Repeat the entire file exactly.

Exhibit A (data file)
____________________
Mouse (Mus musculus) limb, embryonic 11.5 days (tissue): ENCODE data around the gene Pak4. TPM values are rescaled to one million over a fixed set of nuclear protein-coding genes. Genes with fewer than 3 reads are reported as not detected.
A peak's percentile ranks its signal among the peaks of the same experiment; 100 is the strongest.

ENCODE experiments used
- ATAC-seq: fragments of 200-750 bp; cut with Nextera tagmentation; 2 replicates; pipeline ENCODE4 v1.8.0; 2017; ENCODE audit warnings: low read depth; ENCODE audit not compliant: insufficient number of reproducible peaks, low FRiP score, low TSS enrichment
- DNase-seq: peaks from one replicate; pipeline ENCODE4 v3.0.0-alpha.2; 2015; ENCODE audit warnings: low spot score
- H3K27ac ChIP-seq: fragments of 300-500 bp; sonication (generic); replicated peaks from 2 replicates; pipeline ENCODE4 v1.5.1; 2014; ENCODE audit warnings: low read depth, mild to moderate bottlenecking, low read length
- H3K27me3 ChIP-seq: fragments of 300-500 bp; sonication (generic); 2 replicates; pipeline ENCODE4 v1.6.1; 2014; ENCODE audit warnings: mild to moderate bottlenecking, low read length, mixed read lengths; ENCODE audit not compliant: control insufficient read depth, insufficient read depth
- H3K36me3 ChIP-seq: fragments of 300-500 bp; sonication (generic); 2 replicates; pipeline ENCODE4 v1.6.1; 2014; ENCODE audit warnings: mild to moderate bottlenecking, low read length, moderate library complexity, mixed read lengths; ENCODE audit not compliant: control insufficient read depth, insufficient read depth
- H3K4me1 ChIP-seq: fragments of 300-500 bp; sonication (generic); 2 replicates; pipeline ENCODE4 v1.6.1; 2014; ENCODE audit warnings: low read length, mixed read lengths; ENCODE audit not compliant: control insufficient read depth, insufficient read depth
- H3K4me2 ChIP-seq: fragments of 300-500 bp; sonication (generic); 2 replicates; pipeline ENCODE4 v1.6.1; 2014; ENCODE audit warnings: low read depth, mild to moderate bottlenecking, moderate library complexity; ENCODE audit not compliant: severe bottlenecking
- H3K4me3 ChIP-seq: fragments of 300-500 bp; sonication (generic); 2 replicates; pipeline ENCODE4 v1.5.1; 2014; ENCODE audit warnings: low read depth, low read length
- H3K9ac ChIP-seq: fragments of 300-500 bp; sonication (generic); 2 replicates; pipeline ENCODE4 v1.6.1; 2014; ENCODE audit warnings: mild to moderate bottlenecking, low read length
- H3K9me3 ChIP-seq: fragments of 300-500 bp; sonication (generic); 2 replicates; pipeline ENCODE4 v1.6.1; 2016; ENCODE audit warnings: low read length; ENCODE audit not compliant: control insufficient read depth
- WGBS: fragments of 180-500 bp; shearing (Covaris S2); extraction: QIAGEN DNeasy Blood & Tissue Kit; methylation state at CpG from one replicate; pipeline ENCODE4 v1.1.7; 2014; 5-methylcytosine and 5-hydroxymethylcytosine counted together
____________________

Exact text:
Mouse (Mus musculus) limb, embryonic 11.5 days (tissue): ENCODE data around the gene Pak4. TPM values are rescaled to one million over a fixed set of nuclear protein-coding genes. Genes with fewer than 3 reads are reported as not detected.
A peak's percentile ranks its signal among the peaks of the same experiment; 100 is the strongest.

ENCODE experiments used
- ATAC-seq: fragments of 200-750 bp; cut with Nextera tagmentation; 2 replicates; pipeline ENCODE4 v1.8.0; 2017; ENCODE audit warnings: low read depth; ENCODE audit not compliant: insufficient number of reproducible peaks, low FRiP score, low TSS enrichment
- DNase-seq: peaks from one replicate; pipeline ENCODE4 v3.0.0-alpha.2; 2015; ENCODE audit warnings: low spot score
- H3K27ac ChIP-seq: fragments of 300-500 bp; sonication (generic); replicated peaks from 2 replicates; pipeline ENCODE4 v1.5.1; 2014; ENCODE audit warnings: low read depth, mild to moderate bottlenecking, low read length
- H3K27me3 ChIP-seq: fragments of 300-500 bp; sonication (generic); 2 replicates; pipeline ENCODE4 v1.6.1; 2014; ENCODE audit warnings: mild to moderate bottlenecking, low read length, mixed read lengths; ENCODE audit not compliant: control insufficient read depth, insufficient read depth
- H3K36me3 ChIP-seq: fragments of 300-500 bp; sonication (generic); 2 replicates; pipeline ENCODE4 v1.6.1; 2014; ENCODE audit warnings: mild to moderate bottlenecking, low read length, moderate library complexity, mixed read lengths; ENCODE audit not compliant: control insufficient read depth, insufficient read depth
- H3K4me1 ChIP-seq: fragments of 300-500 bp; sonication (generic); 2 replicates; pipeline ENCODE4 v1.6.1; 2014; ENCODE audit warnings: low read length, mixed read lengths; ENCODE audit not compliant: control insufficient read depth, insufficient read depth
- H3K4me2 ChIP-seq: fragments of 300-500 bp; sonication (generic); 2 replicates; pipeline ENCODE4 v1.6.1; 2014; ENCODE audit warnings: low read depth, mild to moderate bottlenecking, moderate library complexity; ENCODE audit not compliant: severe bottlenecking
- H3K4me3 ChIP-seq: fragments of 300-500 bp; sonication (generic); 2 replicates; pipeline ENCODE4 v1.5.1; 2014; ENCODE audit warnings: low read depth, low read length
- H3K9ac ChIP-seq: fragments of 300-500 bp; sonication (generic); 2 replicates; pipeline ENCODE4 v1.6.1; 2014; ENCODE audit warnings: mild to moderate bottlenecking, low read length
- H3K9me3 ChIP-seq: fragments of 300-500 bp; sonication (generic); 2 replicates; pipeline ENCODE4 v1.6.1; 2016; ENCODE audit warnings: low read length; ENCODE audit not compliant: control insufficient read depth
- WGBS: fragments of 180-500 bp; shearing (Covaris S2); extraction: QIAGEN DNeasy Blood & Tissue Kit; methylation state at CpG from one replicate; pipeline ENCODE4 v1.1.7; 2014; 5-methylcytosine and 5-hydroxymethylcytosine counted together